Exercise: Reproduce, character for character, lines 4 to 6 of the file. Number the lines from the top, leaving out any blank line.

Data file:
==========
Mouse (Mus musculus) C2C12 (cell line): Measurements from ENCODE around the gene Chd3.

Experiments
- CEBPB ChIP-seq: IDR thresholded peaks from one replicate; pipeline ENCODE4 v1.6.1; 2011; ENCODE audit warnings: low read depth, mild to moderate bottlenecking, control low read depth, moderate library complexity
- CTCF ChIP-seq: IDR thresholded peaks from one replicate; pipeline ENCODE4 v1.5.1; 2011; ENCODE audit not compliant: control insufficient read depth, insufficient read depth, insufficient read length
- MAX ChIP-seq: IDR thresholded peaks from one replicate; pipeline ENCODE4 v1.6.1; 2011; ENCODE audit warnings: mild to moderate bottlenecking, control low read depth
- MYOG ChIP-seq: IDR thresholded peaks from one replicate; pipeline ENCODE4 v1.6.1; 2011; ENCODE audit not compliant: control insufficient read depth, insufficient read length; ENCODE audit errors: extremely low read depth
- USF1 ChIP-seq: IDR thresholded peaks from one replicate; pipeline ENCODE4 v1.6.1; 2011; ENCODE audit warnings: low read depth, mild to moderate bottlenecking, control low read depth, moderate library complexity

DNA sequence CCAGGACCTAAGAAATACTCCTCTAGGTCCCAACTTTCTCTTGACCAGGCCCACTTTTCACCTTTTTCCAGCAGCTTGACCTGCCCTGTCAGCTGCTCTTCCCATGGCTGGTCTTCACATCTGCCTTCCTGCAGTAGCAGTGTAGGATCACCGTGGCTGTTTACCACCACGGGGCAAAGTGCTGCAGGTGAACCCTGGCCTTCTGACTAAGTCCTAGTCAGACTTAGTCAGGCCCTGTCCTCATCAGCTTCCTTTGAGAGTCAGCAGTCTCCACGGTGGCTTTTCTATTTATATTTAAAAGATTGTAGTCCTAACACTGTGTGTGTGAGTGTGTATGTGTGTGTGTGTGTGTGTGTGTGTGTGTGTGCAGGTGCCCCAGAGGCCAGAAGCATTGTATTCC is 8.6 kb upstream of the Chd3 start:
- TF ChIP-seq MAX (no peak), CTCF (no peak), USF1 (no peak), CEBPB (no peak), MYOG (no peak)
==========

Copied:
- CTCF ChIP-seq: IDR thresholded peaks from one replicate; pipeline ENCODE4 v1.5.1; 2011; ENCODE audit not compliant: control insufficient read depth, insufficient read depth, insufficient read length
- MAX ChIP-seq: IDR thresholded peaks from one replicate; pipeline ENCODE4 v1.6.1; 2011; ENCODE audit warnings: mild to moderate bottlenecking, control low read depth
- MYOG ChIP-seq: IDR thresholded peaks from one replicate; pipeline ENCODE4 v1.6.1; 2011; ENCODE audit not compliant: control insufficient read depth, insufficient read length; ENCODE audit errors: extremely low read depth